Band To Watch: Hannah’s Little Sister
On first introduction, Hannah’s Little Sister resemble a handmade tchotchke from childhood. The Liverpool-based quartet write tongue-in-cheek art-rock with the abundant energy of theater kids, and every visual they roll out is giddy enough to match. The music video for their first single looks like warped home footage from a 14-year-old’s birthday party. Their debut EP — the MediaFire-friendly EP.mp3, due out November 20th on Heist Or Hit — flaunts a Photoshop 101 job that’s charming in its cut-and-paste simplicity. And then, of course, there’s their moniker, a literal nod to childhood and the expectation of not amounting to much when you hit adulthood. (According to lead singer Meg Grooters, she committed the phrase to memory as a kid when her real-life older sister, Hannah, said it was all anyone would ever know her as, and therefore would make for a perfect band name someday.)
Take a closer glance, however, and the band looks a lot more impressive. All four members of Hannah’s Little Sister have the type of non-pretentious musical dexterity that most bands trying to fashionably wig out wish they had. Grooters, who also plays guitar and keyboard in the band, first learned how to play music at age six through local piano lessons. Drummer Will Brown signed up with the same piano teacher at the same age — though he and Grooters crossed paths, they didn’t become close friends until college. Meanwhile, guitarist Ashley Snook picked up a bass as an 11-year-old and bassist Nina Himmelreich tried her hand at one around the same age. They all honed their craft over the years, joining other bands in college or getting gigs in musical theater on the side, but never pursued music full-time.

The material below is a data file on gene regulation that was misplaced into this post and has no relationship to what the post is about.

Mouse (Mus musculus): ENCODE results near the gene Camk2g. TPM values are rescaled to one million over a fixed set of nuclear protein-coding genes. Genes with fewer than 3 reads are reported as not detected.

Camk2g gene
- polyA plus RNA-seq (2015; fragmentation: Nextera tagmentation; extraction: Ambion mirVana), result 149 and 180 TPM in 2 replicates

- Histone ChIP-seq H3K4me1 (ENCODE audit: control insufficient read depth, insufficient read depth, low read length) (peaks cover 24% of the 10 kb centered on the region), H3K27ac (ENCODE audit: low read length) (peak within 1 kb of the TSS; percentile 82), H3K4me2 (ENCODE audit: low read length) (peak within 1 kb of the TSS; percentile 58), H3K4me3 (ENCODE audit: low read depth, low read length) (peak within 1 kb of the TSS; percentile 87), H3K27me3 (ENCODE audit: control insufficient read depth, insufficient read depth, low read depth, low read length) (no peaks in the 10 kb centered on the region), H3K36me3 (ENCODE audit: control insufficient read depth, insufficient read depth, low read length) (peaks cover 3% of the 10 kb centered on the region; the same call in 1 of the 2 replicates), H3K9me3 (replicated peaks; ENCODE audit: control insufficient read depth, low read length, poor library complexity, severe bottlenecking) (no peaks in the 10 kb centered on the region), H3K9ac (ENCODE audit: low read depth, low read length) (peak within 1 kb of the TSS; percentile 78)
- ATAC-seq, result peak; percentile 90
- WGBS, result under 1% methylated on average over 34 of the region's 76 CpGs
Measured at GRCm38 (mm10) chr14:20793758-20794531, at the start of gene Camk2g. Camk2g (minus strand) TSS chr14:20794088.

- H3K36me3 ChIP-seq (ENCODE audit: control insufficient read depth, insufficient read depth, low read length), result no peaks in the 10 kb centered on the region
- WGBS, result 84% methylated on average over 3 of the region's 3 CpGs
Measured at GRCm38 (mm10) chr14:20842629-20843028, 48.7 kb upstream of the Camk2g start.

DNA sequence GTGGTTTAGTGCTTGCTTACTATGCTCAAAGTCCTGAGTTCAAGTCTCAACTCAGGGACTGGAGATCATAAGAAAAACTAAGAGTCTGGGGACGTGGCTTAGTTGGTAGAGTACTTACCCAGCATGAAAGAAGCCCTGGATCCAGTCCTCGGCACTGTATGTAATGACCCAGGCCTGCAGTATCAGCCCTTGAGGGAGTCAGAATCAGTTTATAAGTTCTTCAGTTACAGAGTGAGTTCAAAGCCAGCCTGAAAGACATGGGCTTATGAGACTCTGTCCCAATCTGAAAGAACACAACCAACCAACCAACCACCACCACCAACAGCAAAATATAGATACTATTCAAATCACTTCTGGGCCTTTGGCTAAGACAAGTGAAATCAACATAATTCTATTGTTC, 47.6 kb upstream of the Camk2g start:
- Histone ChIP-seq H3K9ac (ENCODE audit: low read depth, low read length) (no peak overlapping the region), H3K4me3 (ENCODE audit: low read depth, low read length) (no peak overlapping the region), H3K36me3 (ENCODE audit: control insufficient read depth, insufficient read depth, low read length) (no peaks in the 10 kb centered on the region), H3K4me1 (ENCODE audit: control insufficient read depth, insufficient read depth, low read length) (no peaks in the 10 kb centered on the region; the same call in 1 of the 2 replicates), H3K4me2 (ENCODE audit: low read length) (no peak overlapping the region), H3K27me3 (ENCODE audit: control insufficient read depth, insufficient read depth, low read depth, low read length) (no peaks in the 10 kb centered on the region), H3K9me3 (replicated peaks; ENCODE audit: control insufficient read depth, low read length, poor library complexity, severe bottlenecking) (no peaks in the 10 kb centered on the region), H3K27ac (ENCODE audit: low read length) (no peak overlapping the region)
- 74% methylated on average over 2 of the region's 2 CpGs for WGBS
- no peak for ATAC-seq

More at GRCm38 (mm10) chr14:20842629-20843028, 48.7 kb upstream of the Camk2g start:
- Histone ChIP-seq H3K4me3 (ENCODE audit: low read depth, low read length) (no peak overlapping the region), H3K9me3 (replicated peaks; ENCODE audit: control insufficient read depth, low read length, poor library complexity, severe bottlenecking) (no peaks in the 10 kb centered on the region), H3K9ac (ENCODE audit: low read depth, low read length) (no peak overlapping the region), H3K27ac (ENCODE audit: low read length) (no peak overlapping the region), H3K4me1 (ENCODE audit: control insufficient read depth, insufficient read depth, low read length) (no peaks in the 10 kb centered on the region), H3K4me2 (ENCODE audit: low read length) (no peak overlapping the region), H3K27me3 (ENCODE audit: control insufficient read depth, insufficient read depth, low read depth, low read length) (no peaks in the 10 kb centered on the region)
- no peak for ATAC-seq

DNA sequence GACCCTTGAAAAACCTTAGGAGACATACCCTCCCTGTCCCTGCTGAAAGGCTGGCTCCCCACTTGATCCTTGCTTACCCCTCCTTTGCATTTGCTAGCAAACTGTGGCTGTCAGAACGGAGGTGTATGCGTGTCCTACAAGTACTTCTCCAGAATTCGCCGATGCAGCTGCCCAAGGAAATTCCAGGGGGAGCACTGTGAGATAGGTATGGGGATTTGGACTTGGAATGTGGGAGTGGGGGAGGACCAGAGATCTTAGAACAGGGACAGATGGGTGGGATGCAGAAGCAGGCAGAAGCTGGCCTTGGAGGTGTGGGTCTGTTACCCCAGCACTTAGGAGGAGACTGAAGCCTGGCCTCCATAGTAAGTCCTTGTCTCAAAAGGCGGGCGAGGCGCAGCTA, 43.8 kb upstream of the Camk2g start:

Obviously learning an instrument when you’re young isn’t remarkable in and of itself, but it’s integral in understanding just how tight Hannah’s Little Sister sound in their songs when, for them, they’re just goofing off. Citing influences like Guerilla Toss and yacht rock, they frolic through deconstructed riffs and percussive trills with ease. The result is a loose, propulsive, almost improvisational approach that sounds like IAN SWEET singing over unreleased Weaves tracks.
After months of sitting on their music stockpile, Hannah’s Little Sister finally decided to release their first single, “20,” in 2018. It’s an agitated slow-burner where Grooters hollers about the dark inevitabilities of young adulthood. There’s a trippy pedal effect, guitars that vibrate in a dreary rattle, and a sense that the band is coming down from a dozen shots of espresso. To their surprise, it landed them a deal with a manager. He worked his magic to push “20” onto tastemaker playlists and scored the band coverage on Line Of Best Fit and Clash.